[Dev] Source Code Revision Control Infrastructure

nitin at borwankar.com nitin at borwankar.com
Thu Nov 14 15:38:00 PST 2002


You  may also want to look at Perforce (p4) www.perforce.com
Perforce is not Open Source but the founders have a policy of making it 
available at 0$ to Open Source projects.
In any case a two user server is available for 0$ download with no time 
or feature restrictions, to anyone.
 
P4 clients and servers exist on commonly known platforms (and some 
obscure ones as well ).
The Perforce web site provides scripts to import and export from/to  CVS.
Especially useful for code lines with multiple branches, p4 also 
combines all files in a bug fix  into a single, transaction
that can be undone.

Definitely worth a look.  I have used it on more than one commercial 
project.  

(P.S. I am not a sales-droid for Perforce, I know one of the founders 
from a previous life  and have been a satisfied user)

------------------------------------------------------------
The more idiot-proof you make it, the smarter the idiots get.

Nitin Borwankar
nitin at borwankar.com



Michael R. Bernstein wrote:

>On Sun, 2002-11-10 at 12:53, Wes Felter wrote:
>  
>
>>on 11/10/02 1:15 AM, Michael R. Bernstein at webmaven at lvcm.com wrote:
>>
>>    
>>
>>>Source Code Revision Control
>>>----------------------------
>>>
>>>I'll let others more qualified than myself discuss their relative
>>>merits, but there seem to be three contenders for this piece of
>>>infrastructure: 
>>>
>>>* CVS - http://www.cvshome.org/
>>>
>>>* Subversion - http://subversion.tigris.org/
>>>
>>>* arch - http://www.fifthvision.net/open/bin/view/Arch/WebHome
>>>      
>>>
>>You omitted the most powerful choice, BitKeeper. Although its licensing is a
>>bit complex, I think it's at least worth evaluating.
>>
>>http://www.bitkeeper.com/
>>    
>>
>
>Here is a (not especially informative) arch vs. BitKeeper comparison:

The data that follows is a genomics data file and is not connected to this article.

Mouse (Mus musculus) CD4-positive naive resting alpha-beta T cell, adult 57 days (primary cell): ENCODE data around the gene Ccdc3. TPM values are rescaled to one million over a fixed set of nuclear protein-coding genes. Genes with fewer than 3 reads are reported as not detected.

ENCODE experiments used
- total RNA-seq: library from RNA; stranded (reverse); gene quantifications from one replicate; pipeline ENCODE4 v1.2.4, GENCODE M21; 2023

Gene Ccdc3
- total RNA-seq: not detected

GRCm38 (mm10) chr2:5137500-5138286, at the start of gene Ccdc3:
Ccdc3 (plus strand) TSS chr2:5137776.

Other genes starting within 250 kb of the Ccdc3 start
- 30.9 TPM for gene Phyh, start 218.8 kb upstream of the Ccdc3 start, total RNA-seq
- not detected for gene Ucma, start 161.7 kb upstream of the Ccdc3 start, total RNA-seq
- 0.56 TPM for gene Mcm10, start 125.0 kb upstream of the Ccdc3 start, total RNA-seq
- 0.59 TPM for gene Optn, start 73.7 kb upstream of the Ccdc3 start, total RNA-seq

>http://www.fifthvision.net/open/bin/view/Arch/BitKeeper
>
>I don't think that BitKeeper is suitable for use by the OSAF for two
>reasons, neither of them technical: the current licensing, and potential
>future licensing changes.
>
>The current licensing
>---------------------
>BitKeeper is free (gratis) only to developers who publish all the source
>code changes to the source being managed. While this isn't a barrier to
>use for the OSAF or the surrounding community, it does mean that
>proprietary developers licensing Chandler from the OSAF will be required
>to purchase a professional BK license in order to keep their changes
>private, or else they will have to mainatin their changes in an
>incompatible SCM solution.
>
>Imposing an additional burden on proprietary developers who wish to
>license Chandler's source code would seem to be incompatible with the
>OSAFs plans.
>
>Furthermore, BK's license precludes users from working on competing SCM
>systems. This seems excessive and worrisome, especially as I can imagine
>someone wanting to integrate a GUI SCM browser into Chandler.
>
>
>Potential future licensing changes
>----------------------------------
>The restriction against BK users working on any other SCM solution is a
>relatively recent change. There are no assurances that some future
>licensing change won't be even more burdensome. For this reason, I would
>be very reluctant to propose that we use any proprietary software in an
>infrastructure capacity, regardless of it's technical merits.
>
>Sincerely,
>
>Michael Bernstein.
>
>_ _ _ _ _ _ _ _ _ _ _ _ _ _ _ _ _ _
>
>Open Source Applications Foundation "Dev" mailing list
>http://lists.osafoundation.org/mailman/listinfo/dev
>  
>


------------------------------------------------------------
The more idiot-proof you make it, the smarter the idiots get.

Nitin Borwankar
nitin at borwankar.com






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